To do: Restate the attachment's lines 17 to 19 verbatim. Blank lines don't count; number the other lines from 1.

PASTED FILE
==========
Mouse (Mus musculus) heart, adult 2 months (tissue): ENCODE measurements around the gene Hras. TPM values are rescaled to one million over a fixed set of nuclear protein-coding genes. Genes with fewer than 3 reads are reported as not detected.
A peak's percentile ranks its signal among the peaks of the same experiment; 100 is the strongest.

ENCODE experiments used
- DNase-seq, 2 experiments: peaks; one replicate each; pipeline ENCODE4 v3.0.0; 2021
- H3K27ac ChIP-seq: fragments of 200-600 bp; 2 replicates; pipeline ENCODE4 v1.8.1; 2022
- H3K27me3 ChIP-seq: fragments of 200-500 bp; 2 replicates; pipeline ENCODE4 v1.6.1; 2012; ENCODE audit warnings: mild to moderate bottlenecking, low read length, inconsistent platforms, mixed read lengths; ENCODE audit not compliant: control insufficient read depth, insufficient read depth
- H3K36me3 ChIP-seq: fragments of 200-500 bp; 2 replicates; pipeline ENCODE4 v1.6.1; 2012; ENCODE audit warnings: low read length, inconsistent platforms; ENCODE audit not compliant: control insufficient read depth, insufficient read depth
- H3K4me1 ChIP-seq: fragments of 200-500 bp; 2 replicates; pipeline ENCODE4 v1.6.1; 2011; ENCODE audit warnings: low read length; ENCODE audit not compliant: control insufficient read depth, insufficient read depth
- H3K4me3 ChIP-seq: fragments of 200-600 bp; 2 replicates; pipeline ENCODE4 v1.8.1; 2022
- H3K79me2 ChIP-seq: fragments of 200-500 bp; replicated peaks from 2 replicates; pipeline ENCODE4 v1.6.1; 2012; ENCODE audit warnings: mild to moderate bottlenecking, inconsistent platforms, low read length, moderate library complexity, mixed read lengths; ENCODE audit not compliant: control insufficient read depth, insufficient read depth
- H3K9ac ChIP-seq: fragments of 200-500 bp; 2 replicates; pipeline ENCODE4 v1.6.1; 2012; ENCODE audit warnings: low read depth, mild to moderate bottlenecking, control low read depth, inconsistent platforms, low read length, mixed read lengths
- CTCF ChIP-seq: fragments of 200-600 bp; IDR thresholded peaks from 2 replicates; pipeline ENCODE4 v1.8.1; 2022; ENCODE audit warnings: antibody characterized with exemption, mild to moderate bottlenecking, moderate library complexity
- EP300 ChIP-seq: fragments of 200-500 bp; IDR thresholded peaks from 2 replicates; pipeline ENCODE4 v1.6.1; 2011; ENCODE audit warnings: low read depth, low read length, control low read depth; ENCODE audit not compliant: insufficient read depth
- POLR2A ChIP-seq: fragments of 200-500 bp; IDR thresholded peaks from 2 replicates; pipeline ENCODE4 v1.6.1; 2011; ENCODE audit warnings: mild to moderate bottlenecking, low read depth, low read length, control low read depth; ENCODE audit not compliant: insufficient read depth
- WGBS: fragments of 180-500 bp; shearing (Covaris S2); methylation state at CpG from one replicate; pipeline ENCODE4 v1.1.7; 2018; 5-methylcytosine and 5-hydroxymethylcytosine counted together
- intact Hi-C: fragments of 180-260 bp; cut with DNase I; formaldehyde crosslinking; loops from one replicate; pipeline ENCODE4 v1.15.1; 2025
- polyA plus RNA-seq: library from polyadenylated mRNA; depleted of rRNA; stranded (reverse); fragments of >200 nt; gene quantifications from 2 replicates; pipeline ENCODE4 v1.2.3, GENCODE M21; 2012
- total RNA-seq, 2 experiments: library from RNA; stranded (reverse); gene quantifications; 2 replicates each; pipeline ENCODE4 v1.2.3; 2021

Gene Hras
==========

- polyA plus RNA-seq: library from polyadenylated mRNA; depleted of rRNA; stranded (reverse); fragments of >200 nt; gene quantifications from 2 replicates; pipeline ENCODE4 v1.2.3, GENCODE M21; 2012
- total RNA-seq, 2 experiments: library from RNA; stranded (reverse); gene quantifications; 2 replicates each; pipeline ENCODE4 v1.2.3; 2021

Gene Hras